Motorists who missed the September 30, 2019 deadline to have the Barbados Licensing Authority’s registration tag attached to their license plates will not be prosecuted.
This announcement has come from Prime Minister Mia Mottley, who said that she would be granting a one-month amnesty.
At the same time, Mottley has hinted that insurance companies could soon be collecting payments for licences on behalf of the Barbados Licensing Authority.
The Prime Minister said she has already had discussions with the Attorney General Dale Marshall to offer motorists an amnesty to obtain the stickers, explaining that while the intention was to extend the deadline to “the beginning of November”, Government would make it formal in coming days.
Motorists were facing a fine of up to $5,000 or imprisonment for a term of 12 months, or both under the Road Traffic Amendment Bill 2018 for a person who uses a motor vehicle without a valid registration sticker affixed on a rear registration number plate.
“This morning I have asked the Attorney General to speak to the Commissioner of Police and to indicate that there shall be no efforts to prosecute anybody and that we will bring legislation, a one-clause bill if necessary, to ratify the decision not to prosecute anybody who has not gotten their registration in time, and that gives people until the beginning of November. So that people can do this in good order and in good time,” explained Mottley.
“These are the kinds of nimble decisions that we have to take as we see things evolve. We are not just going to do it just idly so because it is the law, but we can bring a one-clause bill that ratifies and creates an amnesty for this month. We need to get it right for next year, even if it means that the insurance companies have to do the collection on behalf of Government,” she hinted.
Currently, the Barbados Revenue Authority (BRA) is responsible for the collection of the licensing revenue in collaboration with the Ministry of Finance.
The Prime Minister was addressing the high-level Barbados Sustainable Energy Conference 2019 at the Hilton resort this morning, where a number of local, regional and international stakeholders gathered to discuss measures aimed at making Barbados 100 per cent dependent on renewable energy by the year 2030.
On Monday scores of motorists stood in snaking lines outside the BRA offices as they tried to meet the September 30 deadline to get the tags.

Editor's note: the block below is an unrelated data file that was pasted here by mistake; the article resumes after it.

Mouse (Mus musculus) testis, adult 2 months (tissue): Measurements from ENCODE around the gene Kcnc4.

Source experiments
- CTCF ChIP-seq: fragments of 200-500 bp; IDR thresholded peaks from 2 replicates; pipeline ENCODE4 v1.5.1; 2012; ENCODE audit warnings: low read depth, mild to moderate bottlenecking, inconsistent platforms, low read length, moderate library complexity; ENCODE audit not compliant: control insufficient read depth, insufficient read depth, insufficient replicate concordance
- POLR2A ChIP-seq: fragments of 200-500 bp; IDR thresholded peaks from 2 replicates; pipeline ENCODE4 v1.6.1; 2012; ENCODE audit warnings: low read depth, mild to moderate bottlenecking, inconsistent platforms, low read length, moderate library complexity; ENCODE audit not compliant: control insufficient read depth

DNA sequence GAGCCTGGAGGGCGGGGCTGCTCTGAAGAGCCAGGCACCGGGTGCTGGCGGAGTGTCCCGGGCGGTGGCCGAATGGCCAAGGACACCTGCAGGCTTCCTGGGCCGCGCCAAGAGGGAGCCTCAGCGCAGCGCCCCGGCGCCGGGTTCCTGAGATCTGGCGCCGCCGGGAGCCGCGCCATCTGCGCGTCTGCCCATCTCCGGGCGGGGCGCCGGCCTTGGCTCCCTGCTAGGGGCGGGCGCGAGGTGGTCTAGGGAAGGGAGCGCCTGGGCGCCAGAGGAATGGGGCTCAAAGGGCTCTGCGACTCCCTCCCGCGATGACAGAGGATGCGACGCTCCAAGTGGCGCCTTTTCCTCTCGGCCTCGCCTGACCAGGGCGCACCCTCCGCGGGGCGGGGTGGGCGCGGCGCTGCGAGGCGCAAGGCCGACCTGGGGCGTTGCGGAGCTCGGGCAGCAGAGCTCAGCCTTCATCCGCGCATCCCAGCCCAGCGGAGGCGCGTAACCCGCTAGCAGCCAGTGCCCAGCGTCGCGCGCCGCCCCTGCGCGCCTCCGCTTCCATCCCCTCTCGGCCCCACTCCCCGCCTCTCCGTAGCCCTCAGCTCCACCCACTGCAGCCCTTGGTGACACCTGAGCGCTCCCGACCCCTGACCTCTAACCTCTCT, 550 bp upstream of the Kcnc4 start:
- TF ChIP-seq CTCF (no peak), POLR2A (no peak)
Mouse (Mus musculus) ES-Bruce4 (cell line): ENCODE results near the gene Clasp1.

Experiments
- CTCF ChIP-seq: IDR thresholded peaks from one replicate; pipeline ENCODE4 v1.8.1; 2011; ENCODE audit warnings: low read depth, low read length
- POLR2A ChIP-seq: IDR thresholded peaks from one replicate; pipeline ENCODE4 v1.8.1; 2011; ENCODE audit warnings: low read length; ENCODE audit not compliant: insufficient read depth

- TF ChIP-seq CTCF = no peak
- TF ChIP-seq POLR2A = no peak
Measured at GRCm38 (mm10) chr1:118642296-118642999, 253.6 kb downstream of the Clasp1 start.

However, many of them were unsuccessful due to the long lines. It was compounded by the fact that Monday was also the deadline for employees and pensioners to pay the second half of their Pension Income Tax for last year.
In light of the recent delays due to long lines, the BRA has appealed to those renewing private vehicle registrations to use the drop box option, in an effort to reduce the lines at their offices.
BRA’s Manager of Communication and PR Carolyn Williams-Gayle explained that individuals would then be contacted to collect their stickers or to resolve any issues if any arise.
She said those registering vehicles for the first time must go to a cashier to have these transactions processed.
In an immediate reaction to the news of the amnesty, Opposition Leader Bishop Joseph Atherley told Barbados TODAY he was in total agreement, but he expressed disappointment that the Minister of Transport Works and Maintenance was not the one to make that call.
“I have paid my insurance and that is proof enough and I am paying out of my liver at the pumps when I purchase gas, so the interests are being served,” said Atherley.
“I am in total agreement with her. But I don’t know why the Prime Minister had to get involved in those things. Ministers surely should be able to oversee those processes. That is an administrative thing, almost clerical. The Prime Minister does not have to come and intervene in those matters. But it seems she must intervene if they are to get done and that is a little bit disappointing,” he said.